Coraline: From the Page to the Screen

In light of the new movie “Coraline,” directed and written by Henry Selick, whom you might know as the Director of the Nightmare Before Christmas, I decided to read the book before I saw the movie. The only thing that I knew about the book prior to reading it was that it was written by Neil Gaiman (Stardust, Sandman) and that Coraline enters another world and becomes trapped there. After reading it, Coraline quickly became my favorite of Gaiman’s work.

The story will be liked by fans of “Alice in Wonderland,” the “Nightmare Before Christmas”, “Pan’s Labynrinth” and “Spirited Away.” Coraline really is a tale about wanting something more, then realizing that what you have is the best thing you could possibly imagine. The book is also full of creepy imagery that left me turning the pages to find out what happens to Coraline next.

For those of you that are curious, here’s a quick synopsis of the storyline, without spoilers of course. Coraline, a self-proclaimed explorer and adventurer, moves into a flat in an old house with her parents. After hours of boredom and no attention from her work-at-home parents, Coraline decides to explore the house, where she finds a door to a world exactly like her own. Only, this world is better. It has toys to play with, dress-up clothes, pairs of her favorite Wellington boots in every color, and her parents want to spend time with her! But, there is something wrong with her “other mother.” She is just a bit too loving. She also has some weird habits like eating black beetles for breakfast. What happens to Coraline next is up for you, the reader, to find out.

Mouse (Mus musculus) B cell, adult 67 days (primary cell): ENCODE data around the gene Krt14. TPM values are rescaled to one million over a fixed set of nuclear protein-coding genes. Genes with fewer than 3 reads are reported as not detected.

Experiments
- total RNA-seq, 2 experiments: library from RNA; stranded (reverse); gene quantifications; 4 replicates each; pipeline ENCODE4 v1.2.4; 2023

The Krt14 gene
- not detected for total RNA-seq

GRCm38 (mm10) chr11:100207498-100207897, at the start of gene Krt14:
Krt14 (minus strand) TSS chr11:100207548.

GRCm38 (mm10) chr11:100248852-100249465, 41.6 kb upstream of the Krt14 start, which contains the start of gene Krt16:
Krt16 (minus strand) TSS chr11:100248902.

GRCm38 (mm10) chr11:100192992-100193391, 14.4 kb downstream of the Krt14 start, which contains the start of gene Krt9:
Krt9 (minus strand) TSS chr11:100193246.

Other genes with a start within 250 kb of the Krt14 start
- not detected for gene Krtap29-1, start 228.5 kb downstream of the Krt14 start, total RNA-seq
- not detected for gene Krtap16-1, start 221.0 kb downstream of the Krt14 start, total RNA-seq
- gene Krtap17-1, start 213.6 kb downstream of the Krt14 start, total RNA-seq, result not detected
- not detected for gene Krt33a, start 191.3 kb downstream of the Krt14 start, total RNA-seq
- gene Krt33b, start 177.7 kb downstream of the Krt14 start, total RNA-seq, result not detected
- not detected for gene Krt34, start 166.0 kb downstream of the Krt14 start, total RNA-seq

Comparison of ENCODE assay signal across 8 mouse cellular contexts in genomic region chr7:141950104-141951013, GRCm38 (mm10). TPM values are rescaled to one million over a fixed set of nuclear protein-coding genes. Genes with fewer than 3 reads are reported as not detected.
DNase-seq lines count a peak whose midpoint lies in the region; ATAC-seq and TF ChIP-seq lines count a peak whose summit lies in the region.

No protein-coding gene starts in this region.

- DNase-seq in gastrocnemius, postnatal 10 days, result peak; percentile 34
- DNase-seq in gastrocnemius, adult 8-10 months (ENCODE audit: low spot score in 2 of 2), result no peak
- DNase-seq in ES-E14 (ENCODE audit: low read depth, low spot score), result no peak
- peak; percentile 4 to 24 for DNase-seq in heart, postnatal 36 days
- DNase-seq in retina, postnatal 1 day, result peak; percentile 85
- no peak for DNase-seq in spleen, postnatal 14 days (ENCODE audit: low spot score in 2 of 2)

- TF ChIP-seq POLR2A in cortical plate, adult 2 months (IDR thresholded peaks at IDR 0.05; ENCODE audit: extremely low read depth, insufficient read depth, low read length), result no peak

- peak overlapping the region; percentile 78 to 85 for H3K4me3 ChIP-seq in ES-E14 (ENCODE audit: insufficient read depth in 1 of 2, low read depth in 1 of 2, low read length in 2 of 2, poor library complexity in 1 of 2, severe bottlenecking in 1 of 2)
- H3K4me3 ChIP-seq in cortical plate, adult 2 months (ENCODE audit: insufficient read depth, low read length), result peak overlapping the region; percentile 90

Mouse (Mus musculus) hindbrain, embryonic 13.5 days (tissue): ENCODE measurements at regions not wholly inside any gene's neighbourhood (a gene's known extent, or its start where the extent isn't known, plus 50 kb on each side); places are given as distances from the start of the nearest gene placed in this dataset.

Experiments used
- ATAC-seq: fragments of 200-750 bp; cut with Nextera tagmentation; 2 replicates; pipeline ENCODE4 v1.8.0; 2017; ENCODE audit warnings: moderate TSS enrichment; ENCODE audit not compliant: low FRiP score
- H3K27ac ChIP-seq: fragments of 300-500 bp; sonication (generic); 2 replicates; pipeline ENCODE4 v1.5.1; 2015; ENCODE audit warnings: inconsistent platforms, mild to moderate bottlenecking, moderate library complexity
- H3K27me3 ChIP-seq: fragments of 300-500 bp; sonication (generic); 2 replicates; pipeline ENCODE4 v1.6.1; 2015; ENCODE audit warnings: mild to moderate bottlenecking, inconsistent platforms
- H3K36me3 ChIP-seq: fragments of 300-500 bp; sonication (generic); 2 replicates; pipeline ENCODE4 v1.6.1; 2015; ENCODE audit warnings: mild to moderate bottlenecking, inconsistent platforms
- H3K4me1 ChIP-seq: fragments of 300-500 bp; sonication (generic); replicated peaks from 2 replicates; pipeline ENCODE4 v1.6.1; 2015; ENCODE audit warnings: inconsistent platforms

The movie that premieres on February 6 is also something of a wonder in itself. It is completely stop-motion animation, like the Nightmare Before Christmas. Stop-motion is a type of animation where the characters are made entirely by clay, cloth and beads with a camera capturing each individual movement the characters make. Other examples of this include “Wallace and Gromit,” and “Chicken Run.” What’s interesting about Coraline the movie is that it is the first stop motion made for 3-D imaging. So, the movie will feel like you walk in the set with Coraline as the movie progresses.

To see some cool featurettes about the film, check out:

If you’re interested in reading the book, you can find it at our library, once I return it, of course, at a local bookstore, or on Amazon. There are also new editions of the book especially made for the movie, so fans of Gaiman may want to grab a copy.